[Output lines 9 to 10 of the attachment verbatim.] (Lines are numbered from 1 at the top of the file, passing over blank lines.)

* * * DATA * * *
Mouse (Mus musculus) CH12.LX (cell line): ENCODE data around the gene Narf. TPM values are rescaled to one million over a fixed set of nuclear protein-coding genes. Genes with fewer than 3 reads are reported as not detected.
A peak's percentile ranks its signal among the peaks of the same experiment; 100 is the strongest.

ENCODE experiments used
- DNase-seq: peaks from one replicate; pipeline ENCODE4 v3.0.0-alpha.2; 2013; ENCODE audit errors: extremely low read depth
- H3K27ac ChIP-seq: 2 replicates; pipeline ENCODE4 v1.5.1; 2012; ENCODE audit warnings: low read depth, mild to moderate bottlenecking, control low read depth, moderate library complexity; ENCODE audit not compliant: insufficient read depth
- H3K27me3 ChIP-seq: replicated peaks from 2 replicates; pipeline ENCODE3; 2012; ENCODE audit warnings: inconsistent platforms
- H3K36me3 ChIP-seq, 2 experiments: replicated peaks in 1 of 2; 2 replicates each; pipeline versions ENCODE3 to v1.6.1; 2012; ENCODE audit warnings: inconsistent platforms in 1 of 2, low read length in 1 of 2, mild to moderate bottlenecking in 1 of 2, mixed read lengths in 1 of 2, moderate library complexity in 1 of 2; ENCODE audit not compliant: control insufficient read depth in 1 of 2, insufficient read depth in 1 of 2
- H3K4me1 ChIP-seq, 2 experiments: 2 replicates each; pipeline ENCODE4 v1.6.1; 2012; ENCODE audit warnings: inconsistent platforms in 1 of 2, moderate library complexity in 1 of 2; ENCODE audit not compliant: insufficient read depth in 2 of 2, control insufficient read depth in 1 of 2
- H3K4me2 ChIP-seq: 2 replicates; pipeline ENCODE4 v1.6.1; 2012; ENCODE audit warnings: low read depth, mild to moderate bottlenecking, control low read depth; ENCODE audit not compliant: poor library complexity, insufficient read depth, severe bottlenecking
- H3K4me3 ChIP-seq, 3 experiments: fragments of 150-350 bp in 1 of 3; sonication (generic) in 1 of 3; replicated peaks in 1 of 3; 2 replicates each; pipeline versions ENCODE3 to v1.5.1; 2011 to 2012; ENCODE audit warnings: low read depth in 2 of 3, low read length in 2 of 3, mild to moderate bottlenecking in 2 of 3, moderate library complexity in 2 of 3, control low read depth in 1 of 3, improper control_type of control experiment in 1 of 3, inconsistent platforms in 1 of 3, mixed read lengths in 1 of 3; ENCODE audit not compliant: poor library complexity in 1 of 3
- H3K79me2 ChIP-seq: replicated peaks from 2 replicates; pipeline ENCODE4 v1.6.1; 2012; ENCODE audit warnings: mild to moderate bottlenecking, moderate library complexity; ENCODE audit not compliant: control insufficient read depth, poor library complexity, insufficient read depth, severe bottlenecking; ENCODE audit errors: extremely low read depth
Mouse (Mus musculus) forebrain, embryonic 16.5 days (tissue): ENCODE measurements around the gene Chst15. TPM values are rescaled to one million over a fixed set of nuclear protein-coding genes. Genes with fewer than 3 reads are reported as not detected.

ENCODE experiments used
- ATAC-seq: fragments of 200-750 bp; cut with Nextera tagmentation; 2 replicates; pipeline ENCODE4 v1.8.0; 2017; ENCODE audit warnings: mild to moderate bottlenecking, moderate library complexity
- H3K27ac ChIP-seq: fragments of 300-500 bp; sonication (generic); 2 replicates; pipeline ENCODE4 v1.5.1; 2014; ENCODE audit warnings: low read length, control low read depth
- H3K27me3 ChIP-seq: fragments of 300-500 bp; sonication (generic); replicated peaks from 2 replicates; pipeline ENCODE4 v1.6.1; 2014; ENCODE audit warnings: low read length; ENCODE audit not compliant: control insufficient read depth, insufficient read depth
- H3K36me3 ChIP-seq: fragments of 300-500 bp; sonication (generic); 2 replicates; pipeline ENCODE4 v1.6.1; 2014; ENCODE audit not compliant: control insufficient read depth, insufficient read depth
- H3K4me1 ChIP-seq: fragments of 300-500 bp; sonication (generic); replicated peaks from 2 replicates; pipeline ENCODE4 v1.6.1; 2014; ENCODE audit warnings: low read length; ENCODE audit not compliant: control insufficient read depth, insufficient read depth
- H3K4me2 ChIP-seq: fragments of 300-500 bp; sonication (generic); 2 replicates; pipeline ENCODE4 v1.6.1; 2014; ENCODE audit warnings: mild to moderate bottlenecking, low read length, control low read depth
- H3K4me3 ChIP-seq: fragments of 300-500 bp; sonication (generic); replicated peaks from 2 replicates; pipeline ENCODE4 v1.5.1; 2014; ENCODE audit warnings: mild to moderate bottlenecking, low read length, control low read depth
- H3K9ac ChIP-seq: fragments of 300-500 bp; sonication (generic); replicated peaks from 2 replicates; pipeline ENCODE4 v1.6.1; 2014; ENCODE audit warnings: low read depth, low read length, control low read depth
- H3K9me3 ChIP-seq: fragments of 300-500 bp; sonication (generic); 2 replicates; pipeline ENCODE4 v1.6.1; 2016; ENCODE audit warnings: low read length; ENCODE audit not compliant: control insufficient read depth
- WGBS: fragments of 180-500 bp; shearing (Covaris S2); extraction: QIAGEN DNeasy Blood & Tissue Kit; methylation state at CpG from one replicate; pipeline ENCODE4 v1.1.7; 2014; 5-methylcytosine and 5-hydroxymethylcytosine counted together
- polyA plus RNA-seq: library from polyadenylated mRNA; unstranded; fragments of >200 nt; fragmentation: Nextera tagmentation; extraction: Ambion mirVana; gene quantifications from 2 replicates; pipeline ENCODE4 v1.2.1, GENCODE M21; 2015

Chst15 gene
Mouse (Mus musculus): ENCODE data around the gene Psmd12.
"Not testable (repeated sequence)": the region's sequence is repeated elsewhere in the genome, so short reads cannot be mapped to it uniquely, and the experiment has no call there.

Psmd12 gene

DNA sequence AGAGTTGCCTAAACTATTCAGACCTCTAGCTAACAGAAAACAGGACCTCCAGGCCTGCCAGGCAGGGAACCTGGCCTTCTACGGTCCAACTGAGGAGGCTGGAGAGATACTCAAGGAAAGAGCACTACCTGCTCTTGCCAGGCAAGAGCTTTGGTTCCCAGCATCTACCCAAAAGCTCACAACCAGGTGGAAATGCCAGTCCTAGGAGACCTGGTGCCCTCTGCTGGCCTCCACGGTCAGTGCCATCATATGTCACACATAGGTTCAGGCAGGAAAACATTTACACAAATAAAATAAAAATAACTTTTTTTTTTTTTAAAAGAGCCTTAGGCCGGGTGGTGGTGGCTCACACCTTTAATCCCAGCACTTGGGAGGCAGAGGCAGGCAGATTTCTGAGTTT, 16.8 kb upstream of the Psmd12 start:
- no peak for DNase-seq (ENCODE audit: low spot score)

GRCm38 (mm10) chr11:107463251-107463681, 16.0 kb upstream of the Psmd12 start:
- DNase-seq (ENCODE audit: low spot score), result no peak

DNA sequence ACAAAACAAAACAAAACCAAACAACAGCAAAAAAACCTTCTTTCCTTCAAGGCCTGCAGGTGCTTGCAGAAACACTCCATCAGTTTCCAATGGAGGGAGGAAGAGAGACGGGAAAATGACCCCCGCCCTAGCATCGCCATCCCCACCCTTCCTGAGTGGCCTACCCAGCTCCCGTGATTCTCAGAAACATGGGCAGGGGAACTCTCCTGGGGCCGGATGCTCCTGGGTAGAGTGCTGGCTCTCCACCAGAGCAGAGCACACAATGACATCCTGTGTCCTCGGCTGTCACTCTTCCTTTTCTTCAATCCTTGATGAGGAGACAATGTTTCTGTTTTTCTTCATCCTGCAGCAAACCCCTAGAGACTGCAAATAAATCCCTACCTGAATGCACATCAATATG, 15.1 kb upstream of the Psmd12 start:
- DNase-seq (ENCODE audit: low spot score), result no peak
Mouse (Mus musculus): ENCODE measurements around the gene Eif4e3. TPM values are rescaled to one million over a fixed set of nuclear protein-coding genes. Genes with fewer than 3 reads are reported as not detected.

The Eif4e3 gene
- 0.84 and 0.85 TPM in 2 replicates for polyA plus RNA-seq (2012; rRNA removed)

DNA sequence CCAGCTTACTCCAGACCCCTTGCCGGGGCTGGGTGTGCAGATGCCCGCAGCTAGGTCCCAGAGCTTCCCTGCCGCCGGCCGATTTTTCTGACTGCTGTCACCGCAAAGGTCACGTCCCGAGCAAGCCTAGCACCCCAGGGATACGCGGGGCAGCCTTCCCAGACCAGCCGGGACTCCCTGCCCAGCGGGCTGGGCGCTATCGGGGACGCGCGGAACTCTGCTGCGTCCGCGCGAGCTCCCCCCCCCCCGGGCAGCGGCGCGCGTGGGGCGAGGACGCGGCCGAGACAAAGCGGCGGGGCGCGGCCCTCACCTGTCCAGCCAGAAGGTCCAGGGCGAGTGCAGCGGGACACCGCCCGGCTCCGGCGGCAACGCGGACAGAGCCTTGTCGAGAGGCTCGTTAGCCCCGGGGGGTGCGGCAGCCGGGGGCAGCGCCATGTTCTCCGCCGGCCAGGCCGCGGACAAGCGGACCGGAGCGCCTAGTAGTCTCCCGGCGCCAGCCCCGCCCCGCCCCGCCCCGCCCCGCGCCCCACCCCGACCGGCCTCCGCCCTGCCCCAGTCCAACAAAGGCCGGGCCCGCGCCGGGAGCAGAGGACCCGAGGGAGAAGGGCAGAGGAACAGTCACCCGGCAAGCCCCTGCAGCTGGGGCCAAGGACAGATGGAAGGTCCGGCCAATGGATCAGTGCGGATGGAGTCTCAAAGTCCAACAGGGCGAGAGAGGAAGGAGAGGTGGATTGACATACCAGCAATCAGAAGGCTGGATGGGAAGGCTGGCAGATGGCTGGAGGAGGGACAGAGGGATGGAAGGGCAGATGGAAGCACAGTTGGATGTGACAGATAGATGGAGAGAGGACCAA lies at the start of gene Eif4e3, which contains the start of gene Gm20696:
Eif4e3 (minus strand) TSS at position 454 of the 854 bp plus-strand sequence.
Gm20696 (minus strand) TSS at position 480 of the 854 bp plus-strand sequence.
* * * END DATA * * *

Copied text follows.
- H3K4me2 ChIP-seq: 2 replicates; pipeline ENCODE4 v1.6.1; 2012; ENCODE audit warnings: low read depth, mild to moderate bottlenecking, control low read depth; ENCODE audit not compliant: poor library complexity, insufficient read depth, severe bottlenecking
- H3K4me3 ChIP-seq, 3 experiments: fragments of 150-350 bp in 1 of 3; sonication (generic) in 1 of 3; replicated peaks in 1 of 3; 2 replicates each; pipeline versions ENCODE3 to v1.5.1; 2011 to 2012; ENCODE audit warnings: low read depth in 2 of 3, low read length in 2 of 3, mild to moderate bottlenecking in 2 of 3, moderate library complexity in 2 of 3, control low read depth in 1 of 3, improper control_type of control experiment in 1 of 3, inconsistent platforms in 1 of 3, mixed read lengths in 1 of 3; ENCODE audit not compliant: poor library complexity in 1 of 3